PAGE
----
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Learning Spanish? Immerse yourself

Question:Any recommendations on specific courses for learning conversational Spanish? I cannot take lengthy classroom sessions due to my schedule. There are many CD, book or tape programs advertised, but do you have any recommendations? Different methods are discussed (e.g., immersion), and I am wondering what you feel is the most effective method for learning.

Danny: Personally, I was born into it. I guess you can say it was like full immersion since the older generation of my family did not speak fluent English. Still, I took classes all through my educational career and continue to better my Spanish whenever possible. I love to read, so I try to improve my Spanish by reading the same book simultaneously in both languages.

Tapes and CD study guides will help. Catherine probably can give you the best tips on how she became fluent, but here are a couple suggestions from me: Try using note cards to identify in Spanish everything around your house and workplace.

Also, every day, write out an entire sentence in Spanish from daily conversations or routines. This will allow you to grasp the meaning of what you are learning as it relates to your daily life and happenings. Let's see what "las maestras" have to say.

Catherine: How did you learn to speak English as a child? By being surrounded by it all the time. Immersion is the most effective and efficient method for learning a language. Can you imagine not speaking to anyone in English and just learning it from a book? Yes, you could become somewhat functional but at a very limited level.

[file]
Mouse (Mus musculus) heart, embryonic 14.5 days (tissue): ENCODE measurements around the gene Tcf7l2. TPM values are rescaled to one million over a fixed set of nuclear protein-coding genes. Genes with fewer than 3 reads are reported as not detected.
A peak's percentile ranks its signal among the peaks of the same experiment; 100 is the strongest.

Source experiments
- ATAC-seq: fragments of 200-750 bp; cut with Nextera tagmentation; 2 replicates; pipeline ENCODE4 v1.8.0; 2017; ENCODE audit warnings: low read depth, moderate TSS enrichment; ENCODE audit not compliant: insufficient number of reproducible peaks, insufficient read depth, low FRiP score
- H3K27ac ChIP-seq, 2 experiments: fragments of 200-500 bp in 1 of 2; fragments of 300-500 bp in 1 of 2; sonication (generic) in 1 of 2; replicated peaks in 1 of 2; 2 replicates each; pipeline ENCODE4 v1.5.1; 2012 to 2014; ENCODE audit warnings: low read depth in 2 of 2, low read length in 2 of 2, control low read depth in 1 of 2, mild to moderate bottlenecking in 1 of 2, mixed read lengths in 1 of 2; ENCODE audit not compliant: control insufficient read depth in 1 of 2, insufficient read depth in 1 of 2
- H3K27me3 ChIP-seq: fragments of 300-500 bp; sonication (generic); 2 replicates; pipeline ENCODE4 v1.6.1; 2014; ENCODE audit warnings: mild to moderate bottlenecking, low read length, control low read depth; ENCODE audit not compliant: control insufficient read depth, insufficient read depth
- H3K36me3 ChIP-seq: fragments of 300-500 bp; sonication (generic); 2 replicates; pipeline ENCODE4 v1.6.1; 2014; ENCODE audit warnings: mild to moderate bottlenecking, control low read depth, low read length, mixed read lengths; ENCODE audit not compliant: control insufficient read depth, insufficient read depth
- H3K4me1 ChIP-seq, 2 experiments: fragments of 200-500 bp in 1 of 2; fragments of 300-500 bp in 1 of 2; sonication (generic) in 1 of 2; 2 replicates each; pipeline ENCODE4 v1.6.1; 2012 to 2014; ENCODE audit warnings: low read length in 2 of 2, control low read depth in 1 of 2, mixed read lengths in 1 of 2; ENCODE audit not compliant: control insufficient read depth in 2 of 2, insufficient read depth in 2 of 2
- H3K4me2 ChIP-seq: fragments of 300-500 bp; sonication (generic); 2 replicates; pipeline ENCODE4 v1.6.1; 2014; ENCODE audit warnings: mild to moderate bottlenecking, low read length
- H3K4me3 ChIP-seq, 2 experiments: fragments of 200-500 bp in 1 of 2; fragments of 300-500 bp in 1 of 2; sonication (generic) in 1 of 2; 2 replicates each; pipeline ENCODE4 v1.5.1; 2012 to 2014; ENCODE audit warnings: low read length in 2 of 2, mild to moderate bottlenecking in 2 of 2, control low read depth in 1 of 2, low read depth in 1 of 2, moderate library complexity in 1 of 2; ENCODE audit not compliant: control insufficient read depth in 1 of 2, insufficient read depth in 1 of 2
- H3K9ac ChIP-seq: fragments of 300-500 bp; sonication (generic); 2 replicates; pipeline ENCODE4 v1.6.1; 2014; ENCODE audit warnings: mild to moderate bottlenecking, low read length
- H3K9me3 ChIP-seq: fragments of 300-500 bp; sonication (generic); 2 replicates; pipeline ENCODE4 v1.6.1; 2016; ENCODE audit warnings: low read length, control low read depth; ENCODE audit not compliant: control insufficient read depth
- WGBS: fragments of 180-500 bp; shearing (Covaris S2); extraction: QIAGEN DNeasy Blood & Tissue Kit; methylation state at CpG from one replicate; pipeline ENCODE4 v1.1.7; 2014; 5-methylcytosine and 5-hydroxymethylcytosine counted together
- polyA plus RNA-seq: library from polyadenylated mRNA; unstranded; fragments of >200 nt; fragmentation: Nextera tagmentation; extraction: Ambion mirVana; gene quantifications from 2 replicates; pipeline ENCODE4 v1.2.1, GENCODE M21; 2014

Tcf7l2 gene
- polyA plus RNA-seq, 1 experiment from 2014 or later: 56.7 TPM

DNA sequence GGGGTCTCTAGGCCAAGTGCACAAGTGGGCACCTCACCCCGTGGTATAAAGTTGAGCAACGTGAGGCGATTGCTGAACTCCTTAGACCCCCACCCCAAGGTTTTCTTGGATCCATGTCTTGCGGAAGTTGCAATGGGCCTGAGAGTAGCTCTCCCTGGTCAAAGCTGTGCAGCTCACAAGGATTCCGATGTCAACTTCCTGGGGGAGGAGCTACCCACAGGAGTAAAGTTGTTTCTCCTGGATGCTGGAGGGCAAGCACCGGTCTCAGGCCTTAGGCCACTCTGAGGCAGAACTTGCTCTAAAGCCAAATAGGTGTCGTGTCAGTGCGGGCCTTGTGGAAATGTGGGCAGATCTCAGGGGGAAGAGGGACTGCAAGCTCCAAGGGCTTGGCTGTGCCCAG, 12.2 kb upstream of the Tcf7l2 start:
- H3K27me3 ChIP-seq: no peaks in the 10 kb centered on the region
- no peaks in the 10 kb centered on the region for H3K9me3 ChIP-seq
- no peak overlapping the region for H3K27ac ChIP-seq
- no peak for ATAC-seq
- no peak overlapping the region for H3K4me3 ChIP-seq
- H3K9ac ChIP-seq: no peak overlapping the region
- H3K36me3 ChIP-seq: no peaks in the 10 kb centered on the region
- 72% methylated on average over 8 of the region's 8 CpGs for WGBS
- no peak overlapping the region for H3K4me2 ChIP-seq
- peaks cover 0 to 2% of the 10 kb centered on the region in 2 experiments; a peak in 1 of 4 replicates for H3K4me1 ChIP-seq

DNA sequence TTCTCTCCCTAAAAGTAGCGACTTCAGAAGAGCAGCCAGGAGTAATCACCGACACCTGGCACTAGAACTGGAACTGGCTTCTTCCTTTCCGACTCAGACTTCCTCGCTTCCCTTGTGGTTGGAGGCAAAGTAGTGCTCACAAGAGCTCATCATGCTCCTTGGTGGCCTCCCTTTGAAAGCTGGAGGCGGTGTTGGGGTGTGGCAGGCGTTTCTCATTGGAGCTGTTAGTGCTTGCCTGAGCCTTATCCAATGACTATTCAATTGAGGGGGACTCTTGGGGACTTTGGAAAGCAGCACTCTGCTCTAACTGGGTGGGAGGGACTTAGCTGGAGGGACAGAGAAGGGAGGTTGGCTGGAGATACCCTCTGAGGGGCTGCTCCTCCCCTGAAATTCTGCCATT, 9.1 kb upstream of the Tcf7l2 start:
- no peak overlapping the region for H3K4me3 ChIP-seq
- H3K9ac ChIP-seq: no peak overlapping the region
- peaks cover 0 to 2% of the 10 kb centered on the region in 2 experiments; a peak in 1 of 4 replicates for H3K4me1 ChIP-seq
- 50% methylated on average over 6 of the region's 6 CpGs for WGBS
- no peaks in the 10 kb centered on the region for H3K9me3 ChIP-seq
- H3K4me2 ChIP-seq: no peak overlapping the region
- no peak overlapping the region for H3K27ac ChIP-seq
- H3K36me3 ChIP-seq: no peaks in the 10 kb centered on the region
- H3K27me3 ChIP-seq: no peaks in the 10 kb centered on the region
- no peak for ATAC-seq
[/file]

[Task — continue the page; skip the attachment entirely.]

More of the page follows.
With that said, I do think books are a great place to start. I sat down with a wonderful book the other day called, "Learn Portuguese in 10 Minutes a Day." I know the same kind of guide exists for Spanish. If you are completely new to the language, this will give you a good starting point to learn greetings, basic phonetic sounds and language construction.

After that, TALK TO EVERYONE YOU CAN! We are surrounded by people who speak this wonderful language, so give it a whirl and see what you can learn. If you have the opportunity to spend time in a Spanish-speaking country, jump on it and look forward to learning the language. "!Buena suerte!"

Lily: Just to echo Catherine's words of wisdom, I would recommend that you try to pick up not only conversational Spanish, but learn correct grammar as well. This will help you use Spanish in social AND professional settings. You can also go to any used-book store and find high school Spanish textbooks to learn useful, everyday vocabulary.

If you don't have the time or the funds to visit a foreign country, spend some time in "Little Mexico" — you know, that little pocket in every city where you can find "barbacoa" and "piqatas." Whatever you do, don't get discouraged. Speaking more than one language is a wonderful tool that will enrich your life!


— las maestras: the (female) teachers.

— Buena suerte: Good luck.

— barbacoa: a dish, consisting of shredded beef for making tacos.

— piqatas: paper-mache figures stuffed with candies, broken at children's parties.

We want your questions! Consejos is a bilingual advice column focused on relationships, culture and identity. E- mail your questions or comments to Or send your letters to Consejos, c/o Texas Living, The Dallas Morning News, 508 Young St., Dallas, TX 75202. Visit Lily, Catherine and Danny online at © Dallas Morning News Distributed by Universal Press Syndicate